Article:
Find additional resources for library directors, youth services/programming staff, and support personnel in the WRLS Knowledgebase.
What is the WRLS Knowledgebase? The WRLS Knowledgebase is a self-service library of articles, links, worksheets, templates, pre-made publicity templates and posts, and shared documents. Visit the WRLS Knowledgebase through SharePoint in your WRLS Outlook Account or through this link.
Need help accessing the WRLS Knowledgebase? Email firstname.lastname@example.org.
Public Library Director (PLD) Certification Forms | Wisconsin Department of Public Instruction
Certification Manual for Wisconsin Public Library Directors | Wisconsin Department of Public Instruction
More resources for library directors can be found in the WRLS Knowledgebase HERE.
Wild Wisconsin Winter Web Conference
January 27-28, 2021
This year’s conference has 14 programs with tracks in Management, Small Libraries, Public Services and Marketing.
Participate from the comfort and safety of your own home or library workspace.
Register here: https://www.wildwiscwinterweb.com/
SLP Idea Exchange and YS Online Meet-up
Let’s chat about what your summer library program might look like this year!
Save the date! Friday, Feb 5, 11:30am-1pm
February, March, and April 2021
Pat Wagner on Leadership
Leaders create compelling futures and inspire others to do their best. In this workshop series, we will learn a model for everyday leadership both in and outside of your library. Please save the dates for this WRLS-sponsored series of project-based sequential webinars.
Feb 18, 2021, 10:30 am-Noon
March 18, 2021, 10:30 am-Noon
April 15, 2021, 10:30 am-Noon
DETAILS AND REGISTRATION BELOW (Or register for all three workshops at once here.)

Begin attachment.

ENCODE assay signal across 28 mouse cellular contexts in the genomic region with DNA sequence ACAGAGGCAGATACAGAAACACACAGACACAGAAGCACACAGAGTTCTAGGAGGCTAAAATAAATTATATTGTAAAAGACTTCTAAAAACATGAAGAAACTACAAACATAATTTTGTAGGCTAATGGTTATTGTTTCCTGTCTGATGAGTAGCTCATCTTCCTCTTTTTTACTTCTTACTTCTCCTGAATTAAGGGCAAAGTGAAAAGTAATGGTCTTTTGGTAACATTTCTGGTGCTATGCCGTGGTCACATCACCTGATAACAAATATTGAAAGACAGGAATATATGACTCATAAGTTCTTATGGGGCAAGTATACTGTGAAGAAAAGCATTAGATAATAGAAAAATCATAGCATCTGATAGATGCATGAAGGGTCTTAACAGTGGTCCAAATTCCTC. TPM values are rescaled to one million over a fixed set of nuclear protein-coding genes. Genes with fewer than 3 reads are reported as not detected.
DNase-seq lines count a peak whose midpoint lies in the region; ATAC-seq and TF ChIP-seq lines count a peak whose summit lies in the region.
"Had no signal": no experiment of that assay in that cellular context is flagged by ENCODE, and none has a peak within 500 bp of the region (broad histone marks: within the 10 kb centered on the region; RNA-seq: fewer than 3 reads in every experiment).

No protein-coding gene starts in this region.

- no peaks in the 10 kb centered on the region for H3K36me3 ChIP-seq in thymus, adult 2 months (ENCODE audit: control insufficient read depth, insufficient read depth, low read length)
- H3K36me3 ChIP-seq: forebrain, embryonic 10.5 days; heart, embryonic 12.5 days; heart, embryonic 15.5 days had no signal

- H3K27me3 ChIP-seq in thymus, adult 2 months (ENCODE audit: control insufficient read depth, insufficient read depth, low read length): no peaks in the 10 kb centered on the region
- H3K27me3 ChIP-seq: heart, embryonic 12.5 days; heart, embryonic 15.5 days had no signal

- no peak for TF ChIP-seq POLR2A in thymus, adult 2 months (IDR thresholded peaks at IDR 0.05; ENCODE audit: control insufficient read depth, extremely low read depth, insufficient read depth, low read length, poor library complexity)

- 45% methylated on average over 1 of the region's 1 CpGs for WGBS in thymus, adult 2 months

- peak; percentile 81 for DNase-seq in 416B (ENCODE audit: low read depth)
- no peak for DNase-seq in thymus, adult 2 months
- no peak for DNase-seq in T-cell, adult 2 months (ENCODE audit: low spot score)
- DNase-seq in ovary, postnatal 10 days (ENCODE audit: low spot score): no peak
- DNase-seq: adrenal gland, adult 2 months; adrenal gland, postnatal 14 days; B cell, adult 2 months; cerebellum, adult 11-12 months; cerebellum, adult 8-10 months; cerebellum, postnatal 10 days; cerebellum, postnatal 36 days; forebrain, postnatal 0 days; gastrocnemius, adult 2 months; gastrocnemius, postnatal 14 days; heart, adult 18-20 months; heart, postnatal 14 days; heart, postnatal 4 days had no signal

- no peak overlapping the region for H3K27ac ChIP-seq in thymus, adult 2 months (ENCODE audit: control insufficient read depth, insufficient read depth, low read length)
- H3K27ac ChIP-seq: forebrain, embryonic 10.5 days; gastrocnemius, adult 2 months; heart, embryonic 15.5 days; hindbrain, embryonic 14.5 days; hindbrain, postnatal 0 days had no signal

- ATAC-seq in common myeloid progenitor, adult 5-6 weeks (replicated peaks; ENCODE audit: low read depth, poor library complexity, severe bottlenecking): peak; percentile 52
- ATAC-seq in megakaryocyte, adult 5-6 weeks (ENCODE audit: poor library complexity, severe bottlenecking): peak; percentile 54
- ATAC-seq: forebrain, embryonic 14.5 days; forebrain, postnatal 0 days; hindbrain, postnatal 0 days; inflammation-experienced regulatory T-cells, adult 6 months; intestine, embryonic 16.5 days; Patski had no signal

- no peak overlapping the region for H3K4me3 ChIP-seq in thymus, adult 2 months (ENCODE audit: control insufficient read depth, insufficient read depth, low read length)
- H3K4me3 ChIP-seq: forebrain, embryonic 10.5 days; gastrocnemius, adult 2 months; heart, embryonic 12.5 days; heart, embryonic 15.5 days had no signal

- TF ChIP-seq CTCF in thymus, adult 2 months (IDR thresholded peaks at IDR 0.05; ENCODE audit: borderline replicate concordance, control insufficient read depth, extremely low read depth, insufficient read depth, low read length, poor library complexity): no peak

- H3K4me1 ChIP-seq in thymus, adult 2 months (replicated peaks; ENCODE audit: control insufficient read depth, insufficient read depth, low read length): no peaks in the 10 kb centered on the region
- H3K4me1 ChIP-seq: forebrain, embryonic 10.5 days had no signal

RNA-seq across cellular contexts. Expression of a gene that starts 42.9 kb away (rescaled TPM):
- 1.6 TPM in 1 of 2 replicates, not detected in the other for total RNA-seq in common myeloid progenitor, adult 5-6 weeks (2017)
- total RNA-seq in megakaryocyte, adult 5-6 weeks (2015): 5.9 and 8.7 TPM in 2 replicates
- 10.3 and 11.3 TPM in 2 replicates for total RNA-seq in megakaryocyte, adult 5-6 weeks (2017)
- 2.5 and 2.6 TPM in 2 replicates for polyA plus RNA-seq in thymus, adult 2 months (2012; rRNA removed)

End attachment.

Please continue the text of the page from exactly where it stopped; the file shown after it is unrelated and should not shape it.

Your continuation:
What Leaders Do: The Organizational Map
Thursday, February 18, 2021, 10:30 am
Assignment/Required Pre-Work: What are ten things you do on a regular basis–daily, weekly, or monthly–that you believe make the biggest contribution to the success of your library. Can you sort them in order of importance? Please send your responses to Cole (email@example.com) by February 8 so we can include them (anonymously) in the presentation.
Description: Any enterprise, including a library, needs employees with three skill sets and points-of-view to succeed: Professional and technical, commonly called Task-oriented; Supervisory- and Managerial-oriented; and Leadership-oriented. Some people are good at all three skill sets, but most of us have one that we excel at, which hopefully matches the position we hold in our library. Nonetheless, particularly in smaller libraries, we need to grow our abilities, regardless of our positions.
The Organizational Map is a century-old framework for discussing these skill sets and points-of-view, identifying our strengths and weaknesses, and, more importantly, knowing where we want to be. Topics include the importance of skill sets and points of view, how supervision, management, and leadership are different, the unique characteristics of leadership, and how leadership abilities can be applied regardless of a person’s job title, experience, or education.
- Spend more time at the library leadership level, making decisions and taking action that impact the “Big Picture”.
- Apply the Map to strategic and operational planning.
- Identify which skills are needed when personnel are hired or promoted to supervisor and manager.
- Understand and prevent unproductive workplace behaviors such as perfectionism, micromanagement, and elitism.